Shaw home being restored

Published 7:00 am Friday, September 16, 2016

BACK IN TIME: visitors will notice the house has a new tin roof, which replaced the old wood shingle roof.  Photo by Jeremy Pittari

BACK IN TIME: visitors will notice the house has a new tin roof, which replaced the old wood shingle roof.
Photo by Jeremy Pittari

Behind a thick cover of trees and brush is an old log cabin that takes visitors back more than 100 years.
In the old cabin, are artifacts from a time before electricity made life easier. Many of these glimpses into the past have been pilfered, or moved to a safe location, said Julia Anderson, who lives next door to the cabin and acts as a representative for the Land Trust for the Mississippi Coastal Plain to grant access to those interested in touring the historic site.
Land Trust for the Mississippi Coastal Plain Executive Director Judy Steckler said a lot of restoration of the home has been completed, but more is needed. The property is locally known as the Shaw Homestead.
The process to acquire the property began in 2004. Steckler said that most of the property was donated to the trust, but there was one heir who demanded money for their share of the property.
On that property is one dogtrot style log cabin, complete with four rooms, a separate building for the kitchen, and two standing structures described as a smoke house and shed. Another structure described as the tractor barn lies in ruins due to damage wrought by Hurricane Katrina.
So far, work to the property has included the installation of a new metal roof. Anderson said the original roof was made of wooden shingles, but the expense to restore the roof to that material was not cost-effective.
While touring the home, light shines through the many cracks in the walls and the floor gives like a trampoline. Some of the original linoleum remains, with patches missing that reveal the aged wood beneath.
Anderson said she befriended the previous owners of the home when she moved to Pearl River County in the 1980s. She made frequent visits to talk with the elderly residents, who at the time lived next door to the log cabin. During her interactions with that family she heard many stories about growing up in the early 1900s.
Kitchens and other buildings were typically built away from main cabins during that era due to the possibility of fires, Anderson said. That was especially true of the kitchen, which either employed a fireplace or wood-burning stove to cook food. The Shaw Homestead still has a fireplace in the kitchen, and what appears to be an old natural gas stove.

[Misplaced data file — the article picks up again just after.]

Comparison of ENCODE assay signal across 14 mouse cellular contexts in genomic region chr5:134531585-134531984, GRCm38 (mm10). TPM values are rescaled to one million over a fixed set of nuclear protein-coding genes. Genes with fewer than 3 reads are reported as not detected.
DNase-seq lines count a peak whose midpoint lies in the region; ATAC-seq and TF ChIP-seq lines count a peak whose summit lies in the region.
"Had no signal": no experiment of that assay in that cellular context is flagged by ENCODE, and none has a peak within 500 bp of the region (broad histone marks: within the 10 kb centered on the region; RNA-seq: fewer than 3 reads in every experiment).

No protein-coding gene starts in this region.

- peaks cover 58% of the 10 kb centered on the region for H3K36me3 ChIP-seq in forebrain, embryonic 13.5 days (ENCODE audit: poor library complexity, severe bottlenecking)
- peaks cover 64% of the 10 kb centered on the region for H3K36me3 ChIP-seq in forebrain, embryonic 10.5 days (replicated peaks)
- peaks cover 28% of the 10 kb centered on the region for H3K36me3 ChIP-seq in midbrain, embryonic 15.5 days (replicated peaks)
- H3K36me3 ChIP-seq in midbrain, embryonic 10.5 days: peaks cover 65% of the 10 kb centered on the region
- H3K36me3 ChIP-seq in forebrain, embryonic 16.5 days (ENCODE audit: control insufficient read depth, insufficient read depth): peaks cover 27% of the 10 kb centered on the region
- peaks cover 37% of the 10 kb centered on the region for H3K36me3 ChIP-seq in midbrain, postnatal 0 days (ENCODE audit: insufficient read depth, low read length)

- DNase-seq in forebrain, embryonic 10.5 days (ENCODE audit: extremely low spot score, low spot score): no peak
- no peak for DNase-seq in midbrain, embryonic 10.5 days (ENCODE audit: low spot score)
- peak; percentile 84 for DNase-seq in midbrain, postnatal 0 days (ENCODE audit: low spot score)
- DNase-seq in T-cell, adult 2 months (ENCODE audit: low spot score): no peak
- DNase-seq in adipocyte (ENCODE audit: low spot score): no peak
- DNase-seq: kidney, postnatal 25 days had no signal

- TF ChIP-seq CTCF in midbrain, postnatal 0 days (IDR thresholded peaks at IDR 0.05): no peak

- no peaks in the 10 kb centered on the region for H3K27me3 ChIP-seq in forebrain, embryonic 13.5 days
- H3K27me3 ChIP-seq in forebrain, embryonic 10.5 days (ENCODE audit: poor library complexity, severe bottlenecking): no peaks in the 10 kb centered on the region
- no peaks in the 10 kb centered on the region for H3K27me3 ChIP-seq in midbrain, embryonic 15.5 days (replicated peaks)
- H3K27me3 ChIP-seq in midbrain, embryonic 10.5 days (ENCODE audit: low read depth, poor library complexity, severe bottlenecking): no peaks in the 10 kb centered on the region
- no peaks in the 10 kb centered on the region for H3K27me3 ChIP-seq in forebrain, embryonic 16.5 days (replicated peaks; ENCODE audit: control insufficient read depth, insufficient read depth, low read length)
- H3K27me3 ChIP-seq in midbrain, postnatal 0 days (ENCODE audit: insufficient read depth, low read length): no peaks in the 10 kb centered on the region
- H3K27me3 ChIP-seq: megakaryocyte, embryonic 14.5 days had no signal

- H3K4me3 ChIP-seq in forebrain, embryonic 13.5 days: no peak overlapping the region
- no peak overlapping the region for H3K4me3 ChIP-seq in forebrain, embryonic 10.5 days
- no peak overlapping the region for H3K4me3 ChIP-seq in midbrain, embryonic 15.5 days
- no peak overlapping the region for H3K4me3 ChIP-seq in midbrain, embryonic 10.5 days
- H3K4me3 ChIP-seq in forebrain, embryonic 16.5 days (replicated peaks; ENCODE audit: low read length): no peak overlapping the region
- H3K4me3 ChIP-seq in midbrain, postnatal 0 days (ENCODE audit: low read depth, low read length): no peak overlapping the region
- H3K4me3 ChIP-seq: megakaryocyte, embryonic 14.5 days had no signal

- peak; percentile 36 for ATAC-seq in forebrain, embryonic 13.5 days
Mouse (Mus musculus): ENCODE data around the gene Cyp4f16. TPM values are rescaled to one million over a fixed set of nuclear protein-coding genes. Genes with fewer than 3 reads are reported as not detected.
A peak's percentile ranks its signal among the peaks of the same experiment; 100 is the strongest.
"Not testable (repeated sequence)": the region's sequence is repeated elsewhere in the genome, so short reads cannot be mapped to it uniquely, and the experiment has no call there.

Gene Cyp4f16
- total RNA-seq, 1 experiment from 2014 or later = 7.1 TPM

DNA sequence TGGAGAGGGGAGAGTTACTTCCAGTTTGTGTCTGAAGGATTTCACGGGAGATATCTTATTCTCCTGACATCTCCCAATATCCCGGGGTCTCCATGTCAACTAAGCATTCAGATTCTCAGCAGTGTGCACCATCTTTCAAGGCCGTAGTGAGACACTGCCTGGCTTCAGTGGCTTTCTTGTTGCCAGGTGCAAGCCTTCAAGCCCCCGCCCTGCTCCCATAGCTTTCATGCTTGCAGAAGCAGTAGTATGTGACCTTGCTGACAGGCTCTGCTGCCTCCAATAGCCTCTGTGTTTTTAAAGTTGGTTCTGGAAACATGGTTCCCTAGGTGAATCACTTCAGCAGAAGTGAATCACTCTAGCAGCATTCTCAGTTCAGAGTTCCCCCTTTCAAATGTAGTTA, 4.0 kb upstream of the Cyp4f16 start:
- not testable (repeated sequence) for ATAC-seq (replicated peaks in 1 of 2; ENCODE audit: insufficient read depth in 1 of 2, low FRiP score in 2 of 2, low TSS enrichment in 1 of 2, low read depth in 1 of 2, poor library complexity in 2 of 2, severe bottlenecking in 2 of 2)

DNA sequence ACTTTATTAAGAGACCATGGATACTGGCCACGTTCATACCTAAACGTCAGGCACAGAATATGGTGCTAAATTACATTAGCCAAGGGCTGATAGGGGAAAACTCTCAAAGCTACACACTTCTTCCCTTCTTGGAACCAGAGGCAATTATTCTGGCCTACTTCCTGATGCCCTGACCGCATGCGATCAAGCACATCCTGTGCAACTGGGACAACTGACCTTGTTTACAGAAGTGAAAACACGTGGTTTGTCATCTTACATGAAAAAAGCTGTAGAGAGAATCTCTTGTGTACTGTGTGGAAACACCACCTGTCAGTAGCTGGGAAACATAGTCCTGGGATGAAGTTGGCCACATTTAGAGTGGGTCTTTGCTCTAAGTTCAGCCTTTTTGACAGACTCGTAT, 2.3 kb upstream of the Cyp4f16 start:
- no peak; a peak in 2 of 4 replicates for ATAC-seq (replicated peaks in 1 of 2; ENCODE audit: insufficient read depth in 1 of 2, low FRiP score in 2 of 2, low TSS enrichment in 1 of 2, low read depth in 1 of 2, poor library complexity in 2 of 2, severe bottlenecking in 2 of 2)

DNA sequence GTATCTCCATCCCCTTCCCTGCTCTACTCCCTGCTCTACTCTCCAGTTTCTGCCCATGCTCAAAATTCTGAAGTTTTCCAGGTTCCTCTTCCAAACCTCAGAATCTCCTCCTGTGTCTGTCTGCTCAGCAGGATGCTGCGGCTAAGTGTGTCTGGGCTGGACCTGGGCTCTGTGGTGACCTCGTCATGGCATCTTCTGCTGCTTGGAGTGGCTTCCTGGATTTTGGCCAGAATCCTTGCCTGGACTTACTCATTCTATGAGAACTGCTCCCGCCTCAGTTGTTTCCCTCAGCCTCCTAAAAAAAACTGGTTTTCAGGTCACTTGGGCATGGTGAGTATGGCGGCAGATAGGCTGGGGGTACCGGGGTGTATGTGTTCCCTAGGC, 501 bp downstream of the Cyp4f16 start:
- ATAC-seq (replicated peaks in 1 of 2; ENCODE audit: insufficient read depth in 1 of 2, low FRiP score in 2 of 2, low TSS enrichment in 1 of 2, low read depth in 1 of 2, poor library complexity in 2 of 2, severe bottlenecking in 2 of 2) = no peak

Throughout the home the most recent technological advancement is the presence of electrical wiring. Anderson said she heard stories about how a rural electric company announced they would be bringing electricity to Barth Road. In anticipation of this new service, residents along the road preemptively had their homes wired and even bought radios, washing machines and televisions in preparation for the day electricity would arrive.
Once the utility was available, instead of the families gathering in the open central area of the dogtrot cabin, they gathered around the television stationed in the master bedroom of the home.
Prior to the Land Trust taking ownership, the home sat dormant for decades. Steckler said that Mary Shaw left the home shortly after Hurricane Camille in 1969 to live with her daughter in the house next door. From that time until the Land Trust took ownership, the home fell into a state of disrepair.
So far, grant funding and volunteers have helped restore the roof on the home and kitchen. Repairs to the tractor shed are planned and will entail disassembling the remaining pieces before putting it all back together, Steckler said.
Once this property is complete, Steckler said she plans to hold farm days where visitors can learn about the history of farming, timber and shearing.
The Land Trust owns 80 properties throughout the six coastal counties, eight of those are in Pearl River County. The Shaw Homestead is the only property owned by the Land Trust to have a structure. Steckler said they tend to avoid purchasing property with structures due to the expense of maintaining them.
Properties are typically acquired by purchasing the deed outright, but there are instances of owners providing the trust with life estate deeds, which means the property is turned over to the trust upon the owner’s passing.
At that point, the heirs still own the property, but the trust is granted a conservation easement, providing certain rights to the property.
The exact nature of the rights depends on the agreement the trust meets with the owner prior to death.

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